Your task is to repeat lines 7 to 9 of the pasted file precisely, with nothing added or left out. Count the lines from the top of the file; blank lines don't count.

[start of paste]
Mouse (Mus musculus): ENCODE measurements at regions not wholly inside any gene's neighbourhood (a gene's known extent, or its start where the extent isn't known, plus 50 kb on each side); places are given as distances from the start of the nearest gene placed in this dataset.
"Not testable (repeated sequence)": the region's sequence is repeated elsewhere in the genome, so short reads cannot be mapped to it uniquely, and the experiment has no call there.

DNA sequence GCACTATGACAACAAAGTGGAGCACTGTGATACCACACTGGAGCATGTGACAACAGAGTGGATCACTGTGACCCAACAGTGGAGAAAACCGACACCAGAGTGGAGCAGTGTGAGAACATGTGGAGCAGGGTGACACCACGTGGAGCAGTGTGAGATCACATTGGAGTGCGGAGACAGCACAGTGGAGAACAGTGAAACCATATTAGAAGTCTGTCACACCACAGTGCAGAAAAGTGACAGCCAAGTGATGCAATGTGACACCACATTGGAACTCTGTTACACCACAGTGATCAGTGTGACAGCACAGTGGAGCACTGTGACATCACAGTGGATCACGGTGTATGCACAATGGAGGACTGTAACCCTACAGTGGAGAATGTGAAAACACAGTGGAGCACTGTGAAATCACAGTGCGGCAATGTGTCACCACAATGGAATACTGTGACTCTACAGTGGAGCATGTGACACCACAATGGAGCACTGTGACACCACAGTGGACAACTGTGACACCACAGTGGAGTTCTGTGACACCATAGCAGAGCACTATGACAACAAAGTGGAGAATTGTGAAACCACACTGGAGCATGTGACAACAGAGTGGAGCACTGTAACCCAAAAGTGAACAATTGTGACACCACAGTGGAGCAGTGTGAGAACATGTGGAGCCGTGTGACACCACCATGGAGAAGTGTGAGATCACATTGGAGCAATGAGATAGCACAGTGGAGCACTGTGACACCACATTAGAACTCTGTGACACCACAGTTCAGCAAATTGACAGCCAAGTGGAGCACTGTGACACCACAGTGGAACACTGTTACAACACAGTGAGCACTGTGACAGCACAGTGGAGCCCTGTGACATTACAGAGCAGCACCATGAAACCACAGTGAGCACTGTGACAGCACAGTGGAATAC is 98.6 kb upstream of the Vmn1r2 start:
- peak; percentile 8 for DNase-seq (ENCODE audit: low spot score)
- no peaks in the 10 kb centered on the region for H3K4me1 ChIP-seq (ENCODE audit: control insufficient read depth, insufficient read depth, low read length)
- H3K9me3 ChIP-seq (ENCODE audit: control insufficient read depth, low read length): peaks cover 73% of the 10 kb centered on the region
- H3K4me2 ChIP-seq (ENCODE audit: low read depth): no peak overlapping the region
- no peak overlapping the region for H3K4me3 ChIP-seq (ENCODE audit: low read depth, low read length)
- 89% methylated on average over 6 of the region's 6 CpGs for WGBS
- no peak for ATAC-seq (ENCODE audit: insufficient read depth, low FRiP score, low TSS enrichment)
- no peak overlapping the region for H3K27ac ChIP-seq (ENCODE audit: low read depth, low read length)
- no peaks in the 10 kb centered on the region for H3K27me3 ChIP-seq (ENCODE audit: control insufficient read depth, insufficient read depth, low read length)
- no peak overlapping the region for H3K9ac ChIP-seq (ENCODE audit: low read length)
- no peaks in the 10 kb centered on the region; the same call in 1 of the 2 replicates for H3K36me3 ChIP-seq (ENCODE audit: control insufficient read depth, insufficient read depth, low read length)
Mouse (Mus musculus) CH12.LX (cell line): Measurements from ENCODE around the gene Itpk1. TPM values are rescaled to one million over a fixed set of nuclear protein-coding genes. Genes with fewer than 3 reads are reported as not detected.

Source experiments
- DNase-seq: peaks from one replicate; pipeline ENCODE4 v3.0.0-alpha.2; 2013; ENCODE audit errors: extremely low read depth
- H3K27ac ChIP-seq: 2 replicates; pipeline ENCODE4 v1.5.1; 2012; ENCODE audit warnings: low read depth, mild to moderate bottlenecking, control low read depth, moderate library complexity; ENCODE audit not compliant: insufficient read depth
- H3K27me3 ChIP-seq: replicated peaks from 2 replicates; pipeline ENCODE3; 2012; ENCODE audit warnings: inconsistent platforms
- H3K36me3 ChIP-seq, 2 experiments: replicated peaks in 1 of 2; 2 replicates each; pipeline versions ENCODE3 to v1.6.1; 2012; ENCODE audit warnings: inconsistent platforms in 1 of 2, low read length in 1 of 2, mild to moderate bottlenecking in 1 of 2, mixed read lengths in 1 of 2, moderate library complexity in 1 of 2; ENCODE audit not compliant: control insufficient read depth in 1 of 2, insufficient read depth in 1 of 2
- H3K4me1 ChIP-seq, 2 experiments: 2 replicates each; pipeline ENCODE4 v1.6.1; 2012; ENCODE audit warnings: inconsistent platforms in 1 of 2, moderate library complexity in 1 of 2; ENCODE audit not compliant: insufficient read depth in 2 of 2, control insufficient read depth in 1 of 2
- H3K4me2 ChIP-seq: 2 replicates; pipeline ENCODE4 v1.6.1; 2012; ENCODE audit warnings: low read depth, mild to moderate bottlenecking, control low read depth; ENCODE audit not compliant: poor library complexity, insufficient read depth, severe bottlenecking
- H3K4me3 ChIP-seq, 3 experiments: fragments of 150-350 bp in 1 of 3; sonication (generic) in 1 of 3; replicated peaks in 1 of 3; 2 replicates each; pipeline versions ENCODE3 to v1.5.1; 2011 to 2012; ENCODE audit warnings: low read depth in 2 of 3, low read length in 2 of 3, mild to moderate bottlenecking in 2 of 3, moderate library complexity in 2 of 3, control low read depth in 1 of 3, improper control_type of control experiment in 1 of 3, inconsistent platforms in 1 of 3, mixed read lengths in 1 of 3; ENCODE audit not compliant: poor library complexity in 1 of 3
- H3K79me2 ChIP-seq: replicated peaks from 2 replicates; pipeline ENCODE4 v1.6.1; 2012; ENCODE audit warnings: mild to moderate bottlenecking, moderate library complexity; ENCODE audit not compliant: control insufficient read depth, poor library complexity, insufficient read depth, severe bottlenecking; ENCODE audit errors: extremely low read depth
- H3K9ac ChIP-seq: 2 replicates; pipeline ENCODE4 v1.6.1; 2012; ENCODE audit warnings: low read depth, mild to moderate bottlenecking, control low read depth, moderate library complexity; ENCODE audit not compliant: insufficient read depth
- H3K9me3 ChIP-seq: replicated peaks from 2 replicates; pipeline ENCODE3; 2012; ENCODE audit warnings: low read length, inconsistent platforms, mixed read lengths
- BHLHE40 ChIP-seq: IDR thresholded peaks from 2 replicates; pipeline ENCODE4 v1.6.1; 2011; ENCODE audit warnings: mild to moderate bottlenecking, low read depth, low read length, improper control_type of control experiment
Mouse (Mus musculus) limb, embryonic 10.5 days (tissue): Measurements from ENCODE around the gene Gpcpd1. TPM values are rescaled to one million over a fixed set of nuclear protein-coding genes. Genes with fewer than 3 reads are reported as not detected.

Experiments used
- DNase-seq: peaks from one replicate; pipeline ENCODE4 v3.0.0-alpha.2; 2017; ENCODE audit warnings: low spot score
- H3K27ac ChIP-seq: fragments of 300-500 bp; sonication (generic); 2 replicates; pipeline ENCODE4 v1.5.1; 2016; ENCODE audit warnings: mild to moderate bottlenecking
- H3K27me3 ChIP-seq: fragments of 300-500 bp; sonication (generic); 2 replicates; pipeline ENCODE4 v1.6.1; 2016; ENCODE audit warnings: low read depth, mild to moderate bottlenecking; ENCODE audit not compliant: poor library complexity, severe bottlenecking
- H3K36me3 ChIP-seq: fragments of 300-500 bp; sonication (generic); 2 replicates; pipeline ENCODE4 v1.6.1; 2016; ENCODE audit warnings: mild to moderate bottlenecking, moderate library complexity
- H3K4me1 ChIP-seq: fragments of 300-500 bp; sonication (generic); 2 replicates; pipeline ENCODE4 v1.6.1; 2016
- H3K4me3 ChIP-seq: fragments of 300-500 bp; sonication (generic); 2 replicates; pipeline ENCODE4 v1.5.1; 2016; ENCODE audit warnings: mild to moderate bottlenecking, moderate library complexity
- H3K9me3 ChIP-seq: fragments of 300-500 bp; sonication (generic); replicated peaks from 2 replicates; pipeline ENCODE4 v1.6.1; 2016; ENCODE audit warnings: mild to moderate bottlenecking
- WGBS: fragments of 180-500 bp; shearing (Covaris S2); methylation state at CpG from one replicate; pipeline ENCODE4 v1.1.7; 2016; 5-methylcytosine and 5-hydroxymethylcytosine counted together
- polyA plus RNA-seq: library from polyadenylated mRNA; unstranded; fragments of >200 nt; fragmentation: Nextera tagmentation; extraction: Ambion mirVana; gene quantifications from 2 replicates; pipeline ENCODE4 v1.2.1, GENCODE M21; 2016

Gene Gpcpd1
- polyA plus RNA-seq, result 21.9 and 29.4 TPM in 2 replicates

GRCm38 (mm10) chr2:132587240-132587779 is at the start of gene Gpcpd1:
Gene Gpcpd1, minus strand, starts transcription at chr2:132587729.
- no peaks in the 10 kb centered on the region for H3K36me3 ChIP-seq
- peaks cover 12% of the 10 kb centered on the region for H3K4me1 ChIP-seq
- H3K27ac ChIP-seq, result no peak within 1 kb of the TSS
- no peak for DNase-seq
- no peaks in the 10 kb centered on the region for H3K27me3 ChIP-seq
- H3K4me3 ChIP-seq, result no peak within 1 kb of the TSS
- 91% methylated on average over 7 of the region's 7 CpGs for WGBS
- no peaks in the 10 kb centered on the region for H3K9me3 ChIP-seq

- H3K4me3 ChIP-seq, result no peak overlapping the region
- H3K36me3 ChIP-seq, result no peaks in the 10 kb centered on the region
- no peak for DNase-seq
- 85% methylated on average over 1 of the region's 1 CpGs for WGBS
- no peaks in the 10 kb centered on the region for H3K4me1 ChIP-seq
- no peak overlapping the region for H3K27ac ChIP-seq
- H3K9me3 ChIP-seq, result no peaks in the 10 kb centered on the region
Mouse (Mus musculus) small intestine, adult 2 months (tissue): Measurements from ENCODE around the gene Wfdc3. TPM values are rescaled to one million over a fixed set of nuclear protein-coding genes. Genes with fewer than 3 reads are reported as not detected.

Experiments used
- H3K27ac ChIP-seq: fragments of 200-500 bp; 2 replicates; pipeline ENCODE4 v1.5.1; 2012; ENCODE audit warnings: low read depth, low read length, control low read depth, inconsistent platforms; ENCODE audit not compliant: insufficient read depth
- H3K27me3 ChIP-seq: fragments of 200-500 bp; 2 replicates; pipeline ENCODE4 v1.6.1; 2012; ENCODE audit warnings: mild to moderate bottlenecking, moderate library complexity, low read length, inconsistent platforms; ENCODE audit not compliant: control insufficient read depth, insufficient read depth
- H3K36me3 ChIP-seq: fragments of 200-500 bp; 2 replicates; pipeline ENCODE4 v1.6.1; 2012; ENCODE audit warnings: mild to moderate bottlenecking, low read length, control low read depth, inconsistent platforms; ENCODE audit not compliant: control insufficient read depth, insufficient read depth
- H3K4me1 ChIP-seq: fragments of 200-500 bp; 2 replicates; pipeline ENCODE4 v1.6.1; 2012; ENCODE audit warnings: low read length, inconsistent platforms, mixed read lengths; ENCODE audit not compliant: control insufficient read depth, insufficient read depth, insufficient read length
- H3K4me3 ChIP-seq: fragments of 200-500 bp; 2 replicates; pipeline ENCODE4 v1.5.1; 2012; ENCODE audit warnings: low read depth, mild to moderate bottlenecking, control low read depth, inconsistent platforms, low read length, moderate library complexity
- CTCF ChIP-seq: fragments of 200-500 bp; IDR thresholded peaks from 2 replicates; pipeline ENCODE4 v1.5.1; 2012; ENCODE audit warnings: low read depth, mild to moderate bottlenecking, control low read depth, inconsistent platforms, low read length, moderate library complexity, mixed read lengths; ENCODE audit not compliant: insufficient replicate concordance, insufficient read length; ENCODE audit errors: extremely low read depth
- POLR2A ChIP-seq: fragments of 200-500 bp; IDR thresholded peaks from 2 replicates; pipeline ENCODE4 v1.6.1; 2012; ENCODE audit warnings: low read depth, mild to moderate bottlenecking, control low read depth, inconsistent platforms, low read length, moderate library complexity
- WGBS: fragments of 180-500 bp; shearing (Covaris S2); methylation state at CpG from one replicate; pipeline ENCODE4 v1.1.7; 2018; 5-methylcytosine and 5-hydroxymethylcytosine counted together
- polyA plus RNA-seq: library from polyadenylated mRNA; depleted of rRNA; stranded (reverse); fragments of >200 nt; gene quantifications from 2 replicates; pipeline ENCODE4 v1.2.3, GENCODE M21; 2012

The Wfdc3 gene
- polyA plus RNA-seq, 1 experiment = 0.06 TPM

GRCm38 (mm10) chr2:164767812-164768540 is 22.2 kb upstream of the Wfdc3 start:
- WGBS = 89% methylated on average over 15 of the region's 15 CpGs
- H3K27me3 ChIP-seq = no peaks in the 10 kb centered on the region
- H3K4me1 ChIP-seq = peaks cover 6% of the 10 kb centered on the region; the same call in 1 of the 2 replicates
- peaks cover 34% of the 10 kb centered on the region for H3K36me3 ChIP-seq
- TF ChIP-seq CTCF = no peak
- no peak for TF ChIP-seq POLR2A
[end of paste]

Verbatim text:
- H3K4me2 ChIP-seq (ENCODE audit: low read depth): no peak overlapping the region
- no peak overlapping the region for H3K4me3 ChIP-seq (ENCODE audit: low read depth, low read length)
- 89% methylated on average over 6 of the region's 6 CpGs for WGBS